What're the risk factors for thyroid cancer?
Radiation. This includes radiation you may have received as a treatment for acne or other childhood diseases as well as radiation from nuclear fallout. People living in the western United States may have been exposed to radioactive material from nuclear weapons tests during the 1950s or to discharges from the Hanford nuclear facility in Washington state between
1944 and 1955. Small amounts of radiation were also released during an accident at the Three Mile Island nuclear power plant in Pennsylvania in 1979.
Family history. Having a parent with MEN 2A, MEN 2B, or familial medullary cancer means you have a 50 percent chance of having the genetic mutation that causes these diseases. If you have one of these types of cancer yourself, your children also have a 50 percent chance of developing cancer. Your doctor or a genetic counselor can give you more information and answer any questions you may have regarding genetic screening and treatment.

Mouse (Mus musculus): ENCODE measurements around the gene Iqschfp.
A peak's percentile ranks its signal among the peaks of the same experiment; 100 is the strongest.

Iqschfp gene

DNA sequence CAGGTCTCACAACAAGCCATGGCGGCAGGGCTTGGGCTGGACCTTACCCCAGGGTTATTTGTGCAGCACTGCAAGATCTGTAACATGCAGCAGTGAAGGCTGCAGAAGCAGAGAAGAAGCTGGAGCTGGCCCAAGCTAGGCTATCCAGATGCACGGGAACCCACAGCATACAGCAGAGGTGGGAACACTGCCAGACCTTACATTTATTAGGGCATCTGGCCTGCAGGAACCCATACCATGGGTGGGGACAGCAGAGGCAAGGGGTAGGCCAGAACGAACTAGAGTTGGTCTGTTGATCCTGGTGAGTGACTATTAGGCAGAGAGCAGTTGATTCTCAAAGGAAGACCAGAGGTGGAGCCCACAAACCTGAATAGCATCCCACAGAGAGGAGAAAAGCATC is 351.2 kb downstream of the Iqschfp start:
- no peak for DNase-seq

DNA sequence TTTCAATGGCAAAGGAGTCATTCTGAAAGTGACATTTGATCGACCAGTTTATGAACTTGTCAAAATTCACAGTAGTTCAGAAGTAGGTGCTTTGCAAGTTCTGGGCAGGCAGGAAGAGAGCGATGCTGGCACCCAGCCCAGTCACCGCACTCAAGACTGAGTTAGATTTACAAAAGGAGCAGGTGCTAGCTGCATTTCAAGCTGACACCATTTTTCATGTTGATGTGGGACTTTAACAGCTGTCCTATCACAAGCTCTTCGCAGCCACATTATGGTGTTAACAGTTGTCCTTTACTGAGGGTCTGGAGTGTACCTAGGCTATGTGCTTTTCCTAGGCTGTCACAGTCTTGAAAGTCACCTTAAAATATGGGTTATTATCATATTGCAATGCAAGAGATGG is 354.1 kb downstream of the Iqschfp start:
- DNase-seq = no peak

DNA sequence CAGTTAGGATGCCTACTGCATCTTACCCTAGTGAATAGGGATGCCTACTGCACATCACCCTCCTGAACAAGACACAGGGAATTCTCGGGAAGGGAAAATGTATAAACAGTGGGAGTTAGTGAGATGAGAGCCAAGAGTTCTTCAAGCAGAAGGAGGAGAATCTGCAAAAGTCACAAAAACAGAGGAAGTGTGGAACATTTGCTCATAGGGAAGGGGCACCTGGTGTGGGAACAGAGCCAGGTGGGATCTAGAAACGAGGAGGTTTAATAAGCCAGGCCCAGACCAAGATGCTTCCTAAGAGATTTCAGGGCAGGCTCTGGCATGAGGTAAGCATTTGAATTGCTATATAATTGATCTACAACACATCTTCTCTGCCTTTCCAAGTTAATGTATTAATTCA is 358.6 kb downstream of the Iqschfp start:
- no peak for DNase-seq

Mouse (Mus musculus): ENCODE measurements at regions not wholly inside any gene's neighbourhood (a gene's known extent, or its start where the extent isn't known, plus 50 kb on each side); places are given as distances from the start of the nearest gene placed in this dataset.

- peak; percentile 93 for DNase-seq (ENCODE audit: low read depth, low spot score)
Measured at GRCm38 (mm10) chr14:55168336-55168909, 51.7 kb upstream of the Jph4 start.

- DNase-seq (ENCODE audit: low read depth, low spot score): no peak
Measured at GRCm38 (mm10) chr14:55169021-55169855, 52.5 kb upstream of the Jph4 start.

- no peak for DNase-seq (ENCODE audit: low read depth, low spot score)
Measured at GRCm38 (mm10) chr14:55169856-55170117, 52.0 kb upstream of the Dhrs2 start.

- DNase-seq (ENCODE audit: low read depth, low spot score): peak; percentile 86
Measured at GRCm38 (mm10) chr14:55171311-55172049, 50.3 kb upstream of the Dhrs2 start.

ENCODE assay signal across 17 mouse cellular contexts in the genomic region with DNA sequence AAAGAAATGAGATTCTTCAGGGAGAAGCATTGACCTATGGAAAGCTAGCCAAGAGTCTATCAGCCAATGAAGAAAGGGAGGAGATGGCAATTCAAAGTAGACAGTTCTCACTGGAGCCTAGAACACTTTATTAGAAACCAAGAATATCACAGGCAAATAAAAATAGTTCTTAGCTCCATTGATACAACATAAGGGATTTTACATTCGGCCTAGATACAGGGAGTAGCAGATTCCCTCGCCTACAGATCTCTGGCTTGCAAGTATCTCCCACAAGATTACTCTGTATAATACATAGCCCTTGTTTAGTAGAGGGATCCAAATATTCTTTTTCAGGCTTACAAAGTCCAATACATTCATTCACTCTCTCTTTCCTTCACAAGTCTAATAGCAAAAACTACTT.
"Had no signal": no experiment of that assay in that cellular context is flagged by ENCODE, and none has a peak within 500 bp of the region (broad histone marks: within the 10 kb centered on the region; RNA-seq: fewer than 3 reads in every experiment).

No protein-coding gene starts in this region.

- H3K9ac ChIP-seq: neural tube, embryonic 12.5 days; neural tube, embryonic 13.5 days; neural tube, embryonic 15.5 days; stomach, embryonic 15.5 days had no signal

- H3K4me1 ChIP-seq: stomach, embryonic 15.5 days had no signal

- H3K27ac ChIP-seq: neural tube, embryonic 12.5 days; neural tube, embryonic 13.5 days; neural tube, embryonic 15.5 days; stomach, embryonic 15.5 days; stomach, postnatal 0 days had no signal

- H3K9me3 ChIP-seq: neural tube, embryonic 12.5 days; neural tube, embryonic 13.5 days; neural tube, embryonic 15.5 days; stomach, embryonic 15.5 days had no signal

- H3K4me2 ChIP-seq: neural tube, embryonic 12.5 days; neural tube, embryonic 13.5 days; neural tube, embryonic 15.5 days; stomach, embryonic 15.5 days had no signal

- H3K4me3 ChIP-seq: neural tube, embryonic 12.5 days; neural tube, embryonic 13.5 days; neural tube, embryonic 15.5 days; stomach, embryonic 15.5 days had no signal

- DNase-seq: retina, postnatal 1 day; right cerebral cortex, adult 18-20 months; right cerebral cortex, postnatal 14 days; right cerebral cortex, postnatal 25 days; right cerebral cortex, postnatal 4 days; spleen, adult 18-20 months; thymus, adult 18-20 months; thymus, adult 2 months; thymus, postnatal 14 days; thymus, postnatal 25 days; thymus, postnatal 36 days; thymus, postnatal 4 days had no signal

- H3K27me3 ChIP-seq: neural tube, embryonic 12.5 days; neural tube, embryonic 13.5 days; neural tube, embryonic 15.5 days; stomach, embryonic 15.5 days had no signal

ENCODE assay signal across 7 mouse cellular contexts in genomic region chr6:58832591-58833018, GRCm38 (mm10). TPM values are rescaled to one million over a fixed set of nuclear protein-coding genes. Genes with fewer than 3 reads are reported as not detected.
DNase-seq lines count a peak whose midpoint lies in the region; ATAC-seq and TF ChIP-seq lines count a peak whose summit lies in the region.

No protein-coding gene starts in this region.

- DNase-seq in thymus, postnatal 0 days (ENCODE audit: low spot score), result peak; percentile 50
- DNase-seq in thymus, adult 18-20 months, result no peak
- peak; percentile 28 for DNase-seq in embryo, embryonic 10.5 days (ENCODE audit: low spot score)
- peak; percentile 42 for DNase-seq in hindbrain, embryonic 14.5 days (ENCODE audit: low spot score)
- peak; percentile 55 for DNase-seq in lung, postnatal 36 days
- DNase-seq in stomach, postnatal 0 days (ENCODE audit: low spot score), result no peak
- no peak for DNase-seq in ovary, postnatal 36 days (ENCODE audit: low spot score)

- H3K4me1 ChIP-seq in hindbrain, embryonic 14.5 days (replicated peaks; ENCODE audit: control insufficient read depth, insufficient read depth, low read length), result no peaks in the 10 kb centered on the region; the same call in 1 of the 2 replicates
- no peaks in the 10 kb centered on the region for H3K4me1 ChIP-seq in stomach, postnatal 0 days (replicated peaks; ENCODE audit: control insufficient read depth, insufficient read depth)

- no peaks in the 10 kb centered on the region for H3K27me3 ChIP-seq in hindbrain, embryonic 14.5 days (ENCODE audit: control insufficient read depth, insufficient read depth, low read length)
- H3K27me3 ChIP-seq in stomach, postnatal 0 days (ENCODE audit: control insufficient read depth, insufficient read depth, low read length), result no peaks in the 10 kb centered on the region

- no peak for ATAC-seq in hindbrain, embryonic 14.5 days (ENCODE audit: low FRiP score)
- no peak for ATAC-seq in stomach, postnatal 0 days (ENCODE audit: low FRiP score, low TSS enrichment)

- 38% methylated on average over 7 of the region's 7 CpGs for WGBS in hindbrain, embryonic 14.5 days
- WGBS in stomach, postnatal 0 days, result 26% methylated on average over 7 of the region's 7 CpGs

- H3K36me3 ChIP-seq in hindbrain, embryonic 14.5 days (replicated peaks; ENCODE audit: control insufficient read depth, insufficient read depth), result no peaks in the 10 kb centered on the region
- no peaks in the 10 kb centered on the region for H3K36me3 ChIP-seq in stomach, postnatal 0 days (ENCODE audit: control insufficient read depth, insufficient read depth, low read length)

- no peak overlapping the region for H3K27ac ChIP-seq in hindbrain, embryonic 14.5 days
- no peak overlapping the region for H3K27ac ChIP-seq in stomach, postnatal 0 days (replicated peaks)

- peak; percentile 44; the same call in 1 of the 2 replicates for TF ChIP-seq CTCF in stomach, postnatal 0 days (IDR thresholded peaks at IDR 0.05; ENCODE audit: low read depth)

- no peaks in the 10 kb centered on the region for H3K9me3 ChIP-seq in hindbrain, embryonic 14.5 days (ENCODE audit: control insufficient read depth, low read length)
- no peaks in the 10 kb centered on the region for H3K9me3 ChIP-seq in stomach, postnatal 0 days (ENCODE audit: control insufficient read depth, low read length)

Genetic conditions. About 1 in 10 people with a certain type of thyroid cancer called medullary thyroid cancer carry an abnormal gene. This condition is known as MEN2 syndrome. They may pass the gene on to the next generation. A family member with this genetic defect is at an increased risk of developing thyroid cancer.
Sex. For reasons that aren't clear, women are two to three times as likely as men to develop thyroid cancer.
Reproductive history. Women whose last pregnancy occurs at age 30 or later appear to be at higher risk of thyroid cancer than are women who have children earlier in life.
Age. Papillary and follicular thyroid cancers can develop at any age but become more common in young adulthood. Sporadic medullary thyroid cancer usually occurs in adults, but MEN 2 and familial medullary cancer can also affect children and infants.